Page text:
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    To be honest with you, the woman in the videos GGG'mother sounds like a bit of a 'black widow' to me! The husbands seemed to have managed to go on for several years after the war, and it was only after marrying her they were tipped over the edge...not to deny the reality of the veterans trauma, but her first husband didn't even come back to her!
     
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  5. rpkennedy

    rpkennedy Major

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    I've shared this story before but it is also relevant here.

    In part of my family, three brothers will enlist during the war. The middle brother Andrew (19 years old in 1861) enlists in May 1861, joining the 16th New York Infantry. After 2 years service and a number of major engagements (the Peninsula, Seven Days, South Mountain, and Chancellorsville) and one minor wound, he goes home long enough to turn around and join the 13th New York Cavalry for the rest of the war.

    The youngest brother, Joseph (15 years old in 1861) enlists in late 1861 with the 93rd New York. The 93rd New York was made the army headquarters guard in the summer of 1862 and acts in this capacity until spring 1864. They are severely battered at the Wilderness and Spotsylvania (losing more than 300 men between the two battles). In the assault on the Salient at Spotsylvania, Joseph is shot through the thigh and is evacuated to Washington. He will die of his wound in July.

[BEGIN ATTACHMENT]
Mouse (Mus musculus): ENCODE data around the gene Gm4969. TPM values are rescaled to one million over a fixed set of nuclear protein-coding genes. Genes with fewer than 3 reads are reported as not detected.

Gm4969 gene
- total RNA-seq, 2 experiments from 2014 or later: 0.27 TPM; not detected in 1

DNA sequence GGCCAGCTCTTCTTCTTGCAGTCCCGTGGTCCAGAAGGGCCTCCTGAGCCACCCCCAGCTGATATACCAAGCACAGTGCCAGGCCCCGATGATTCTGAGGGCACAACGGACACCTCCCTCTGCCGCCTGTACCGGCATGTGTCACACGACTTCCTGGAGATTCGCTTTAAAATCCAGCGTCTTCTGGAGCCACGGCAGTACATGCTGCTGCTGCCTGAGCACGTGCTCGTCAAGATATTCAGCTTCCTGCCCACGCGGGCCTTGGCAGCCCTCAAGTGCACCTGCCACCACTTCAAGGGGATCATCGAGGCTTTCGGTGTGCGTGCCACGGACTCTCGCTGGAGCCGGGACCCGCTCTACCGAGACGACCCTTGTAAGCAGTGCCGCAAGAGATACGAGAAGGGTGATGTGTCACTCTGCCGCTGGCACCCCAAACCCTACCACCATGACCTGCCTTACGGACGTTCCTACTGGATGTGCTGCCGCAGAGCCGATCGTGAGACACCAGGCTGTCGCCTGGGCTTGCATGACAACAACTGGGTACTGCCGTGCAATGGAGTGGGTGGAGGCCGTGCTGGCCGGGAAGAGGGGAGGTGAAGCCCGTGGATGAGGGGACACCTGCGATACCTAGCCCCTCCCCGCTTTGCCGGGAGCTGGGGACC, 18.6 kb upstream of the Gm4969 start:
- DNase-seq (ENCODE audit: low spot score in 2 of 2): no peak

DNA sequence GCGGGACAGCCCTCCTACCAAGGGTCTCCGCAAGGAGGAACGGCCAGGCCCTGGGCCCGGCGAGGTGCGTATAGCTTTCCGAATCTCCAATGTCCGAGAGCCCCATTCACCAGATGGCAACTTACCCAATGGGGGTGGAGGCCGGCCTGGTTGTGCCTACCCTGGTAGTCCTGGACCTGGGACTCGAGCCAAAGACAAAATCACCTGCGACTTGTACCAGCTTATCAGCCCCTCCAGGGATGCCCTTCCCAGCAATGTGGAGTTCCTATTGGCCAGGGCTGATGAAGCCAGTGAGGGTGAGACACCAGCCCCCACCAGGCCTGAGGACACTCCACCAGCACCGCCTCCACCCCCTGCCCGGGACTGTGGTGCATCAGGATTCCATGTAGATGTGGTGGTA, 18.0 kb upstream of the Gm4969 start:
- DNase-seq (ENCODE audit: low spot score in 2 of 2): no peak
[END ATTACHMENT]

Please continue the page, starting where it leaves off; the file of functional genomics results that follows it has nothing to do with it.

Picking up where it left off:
The oldest brother, Patrick (30 years old in 1861) owned a small farm, was married and had 4 children of his own in 1861. He would enlist in late 1863, likely due to the bonus New York was paying out at the time. He would see heavy action during the Overland Campaign, Petersburg Campaign, and the Shenandoah Campaign before he goes home in July 1865.

    By 1867, Patrick and Andrew were in a bad place. Patrick had crawled into a bottle, was arrested on several occasions for abusing his wife leading to her leaving him. A few years later, he had remarried and would have six more children from 1872-1880. He was in and out of his family's life, leaving his wife in the poor house on at least one occasion. While his wife was pregnant with their last child, he disappears from the historical record but a man bearing his description was found dead in a ditch a few dozen miles away from his home.